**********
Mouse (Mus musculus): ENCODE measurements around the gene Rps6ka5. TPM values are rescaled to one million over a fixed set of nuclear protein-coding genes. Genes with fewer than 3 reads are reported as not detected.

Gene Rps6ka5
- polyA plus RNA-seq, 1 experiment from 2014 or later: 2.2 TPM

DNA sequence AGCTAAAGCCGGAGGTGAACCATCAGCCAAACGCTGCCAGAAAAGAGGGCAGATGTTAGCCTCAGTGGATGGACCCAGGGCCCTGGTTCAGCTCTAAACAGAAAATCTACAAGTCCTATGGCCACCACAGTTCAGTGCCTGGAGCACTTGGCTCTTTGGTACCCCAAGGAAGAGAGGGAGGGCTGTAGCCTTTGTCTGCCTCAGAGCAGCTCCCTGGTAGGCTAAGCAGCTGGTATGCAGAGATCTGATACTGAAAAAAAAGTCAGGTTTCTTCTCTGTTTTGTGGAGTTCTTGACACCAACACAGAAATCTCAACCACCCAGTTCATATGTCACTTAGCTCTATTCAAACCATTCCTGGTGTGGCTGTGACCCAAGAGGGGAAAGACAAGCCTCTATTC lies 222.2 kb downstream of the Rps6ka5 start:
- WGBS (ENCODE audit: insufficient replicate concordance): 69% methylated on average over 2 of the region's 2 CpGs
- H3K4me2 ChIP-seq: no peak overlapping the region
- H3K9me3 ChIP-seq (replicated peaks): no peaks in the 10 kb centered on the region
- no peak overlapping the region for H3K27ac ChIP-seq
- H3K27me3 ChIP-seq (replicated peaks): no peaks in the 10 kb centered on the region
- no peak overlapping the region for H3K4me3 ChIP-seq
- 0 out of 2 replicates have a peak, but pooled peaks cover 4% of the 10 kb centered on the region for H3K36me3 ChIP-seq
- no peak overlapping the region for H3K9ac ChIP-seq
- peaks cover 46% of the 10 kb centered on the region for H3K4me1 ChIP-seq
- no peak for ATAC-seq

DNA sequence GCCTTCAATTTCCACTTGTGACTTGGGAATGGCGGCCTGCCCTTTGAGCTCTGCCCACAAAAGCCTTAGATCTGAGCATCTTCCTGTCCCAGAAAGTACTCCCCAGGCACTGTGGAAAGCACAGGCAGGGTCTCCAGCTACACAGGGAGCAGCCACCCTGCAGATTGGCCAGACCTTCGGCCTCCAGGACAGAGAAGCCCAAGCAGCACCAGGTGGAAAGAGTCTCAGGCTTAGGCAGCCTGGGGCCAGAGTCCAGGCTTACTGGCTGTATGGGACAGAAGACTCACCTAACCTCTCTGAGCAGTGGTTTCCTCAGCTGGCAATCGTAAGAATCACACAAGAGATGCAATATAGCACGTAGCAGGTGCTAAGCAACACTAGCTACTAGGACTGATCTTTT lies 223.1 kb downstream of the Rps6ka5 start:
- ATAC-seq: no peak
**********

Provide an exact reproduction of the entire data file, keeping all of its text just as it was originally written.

Mouse (Mus musculus): ENCODE measurements around the gene Rps6ka5. TPM values are rescaled to one million over a fixed set of nuclear protein-coding genes. Genes with fewer than 3 reads are reported as not detected.

Gene Rps6ka5
- polyA plus RNA-seq, 1 experiment from 2014 or later: 2.2 TPM

DNA sequence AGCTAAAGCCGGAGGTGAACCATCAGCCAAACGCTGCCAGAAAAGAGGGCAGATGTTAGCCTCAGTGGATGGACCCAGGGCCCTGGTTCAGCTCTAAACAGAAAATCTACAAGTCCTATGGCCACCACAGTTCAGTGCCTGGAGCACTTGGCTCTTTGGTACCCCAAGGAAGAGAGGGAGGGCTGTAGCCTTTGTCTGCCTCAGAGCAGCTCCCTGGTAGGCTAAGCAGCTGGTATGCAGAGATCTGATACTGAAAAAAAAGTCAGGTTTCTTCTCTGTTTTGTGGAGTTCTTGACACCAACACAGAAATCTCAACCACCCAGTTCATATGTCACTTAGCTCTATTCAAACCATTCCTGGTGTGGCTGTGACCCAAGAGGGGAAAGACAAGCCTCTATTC lies 222.2 kb downstream of the Rps6ka5 start:
- WGBS (ENCODE audit: insufficient replicate concordance): 69% methylated on average over 2 of the region's 2 CpGs
- H3K4me2 ChIP-seq: no peak overlapping the region
- H3K9me3 ChIP-seq (replicated peaks): no peaks in the 10 kb centered on the region
- no peak overlapping the region for H3K27ac ChIP-seq
- H3K27me3 ChIP-seq (replicated peaks): no peaks in the 10 kb centered on the region
- no peak overlapping the region for H3K4me3 ChIP-seq
- 0 out of 2 replicates have a peak, but pooled peaks cover 4% of the 10 kb centered on the region for H3K36me3 ChIP-seq
- no peak overlapping the region for H3K9ac ChIP-seq
- peaks cover 46% of the 10 kb centered on the region for H3K4me1 ChIP-seq
- no peak for ATAC-seq

DNA sequence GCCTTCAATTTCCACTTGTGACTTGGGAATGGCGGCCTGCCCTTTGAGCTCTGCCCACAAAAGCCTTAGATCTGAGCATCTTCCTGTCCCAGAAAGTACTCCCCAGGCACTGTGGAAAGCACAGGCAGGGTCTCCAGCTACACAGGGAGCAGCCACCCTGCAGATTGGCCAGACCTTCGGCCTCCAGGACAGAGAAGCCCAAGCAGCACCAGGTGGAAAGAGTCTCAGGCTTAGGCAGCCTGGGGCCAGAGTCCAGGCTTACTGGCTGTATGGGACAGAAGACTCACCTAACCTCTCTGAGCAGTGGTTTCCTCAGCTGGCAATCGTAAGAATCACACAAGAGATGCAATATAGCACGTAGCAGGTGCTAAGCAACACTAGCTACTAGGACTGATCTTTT lies 223.1 kb downstream of the Rps6ka5 start:
- ATAC-seq: no peak